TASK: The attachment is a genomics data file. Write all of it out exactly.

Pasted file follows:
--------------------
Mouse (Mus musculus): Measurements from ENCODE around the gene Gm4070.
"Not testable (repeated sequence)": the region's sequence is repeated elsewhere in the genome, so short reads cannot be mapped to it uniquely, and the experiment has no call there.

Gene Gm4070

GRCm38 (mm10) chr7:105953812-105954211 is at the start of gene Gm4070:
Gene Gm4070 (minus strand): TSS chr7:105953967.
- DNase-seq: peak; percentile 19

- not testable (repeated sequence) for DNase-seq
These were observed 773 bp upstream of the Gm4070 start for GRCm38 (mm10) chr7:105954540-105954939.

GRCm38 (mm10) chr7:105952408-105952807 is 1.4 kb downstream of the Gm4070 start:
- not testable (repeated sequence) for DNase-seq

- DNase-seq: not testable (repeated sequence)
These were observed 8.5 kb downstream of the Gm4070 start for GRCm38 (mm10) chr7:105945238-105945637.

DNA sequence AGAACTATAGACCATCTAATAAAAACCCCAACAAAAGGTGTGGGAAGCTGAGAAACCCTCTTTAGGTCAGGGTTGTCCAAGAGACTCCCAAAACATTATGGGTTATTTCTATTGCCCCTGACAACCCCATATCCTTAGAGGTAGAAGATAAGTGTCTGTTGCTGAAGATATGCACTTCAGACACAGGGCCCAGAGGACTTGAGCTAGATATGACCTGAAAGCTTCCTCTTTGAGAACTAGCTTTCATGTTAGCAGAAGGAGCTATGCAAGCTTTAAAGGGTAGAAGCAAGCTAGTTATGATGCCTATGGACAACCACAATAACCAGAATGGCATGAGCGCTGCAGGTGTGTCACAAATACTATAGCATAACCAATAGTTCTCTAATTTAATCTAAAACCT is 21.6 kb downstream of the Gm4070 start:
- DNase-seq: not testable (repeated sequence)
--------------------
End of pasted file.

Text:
Mouse (Mus musculus): Measurements from ENCODE around the gene Gm4070.
"Not testable (repeated sequence)": the region's sequence is repeated elsewhere in the genome, so short reads cannot be mapped to it uniquely, and the experiment has no call there.

Gene Gm4070

GRCm38 (mm10) chr7:105953812-105954211 is at the start of gene Gm4070:
Gene Gm4070 (minus strand): TSS chr7:105953967.
- DNase-seq: peak; percentile 19

- not testable (repeated sequence) for DNase-seq
These were observed 773 bp upstream of the Gm4070 start for GRCm38 (mm10) chr7:105954540-105954939.

GRCm38 (mm10) chr7:105952408-105952807 is 1.4 kb downstream of the Gm4070 start:
- not testable (repeated sequence) for DNase-seq

- DNase-seq: not testable (repeated sequence)
These were observed 8.5 kb downstream of the Gm4070 start for GRCm38 (mm10) chr7:105945238-105945637.

DNA sequence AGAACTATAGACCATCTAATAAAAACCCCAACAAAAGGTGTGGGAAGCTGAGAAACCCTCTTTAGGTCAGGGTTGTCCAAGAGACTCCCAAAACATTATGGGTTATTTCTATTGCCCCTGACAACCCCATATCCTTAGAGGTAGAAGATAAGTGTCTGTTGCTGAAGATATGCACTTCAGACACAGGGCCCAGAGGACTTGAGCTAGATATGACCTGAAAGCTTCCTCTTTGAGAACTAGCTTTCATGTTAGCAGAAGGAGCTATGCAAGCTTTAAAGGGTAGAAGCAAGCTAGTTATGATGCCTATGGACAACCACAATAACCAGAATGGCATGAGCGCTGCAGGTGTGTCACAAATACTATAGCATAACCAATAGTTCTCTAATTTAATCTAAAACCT is 21.6 kb downstream of the Gm4070 start:
- DNase-seq: not testable (repeated sequence)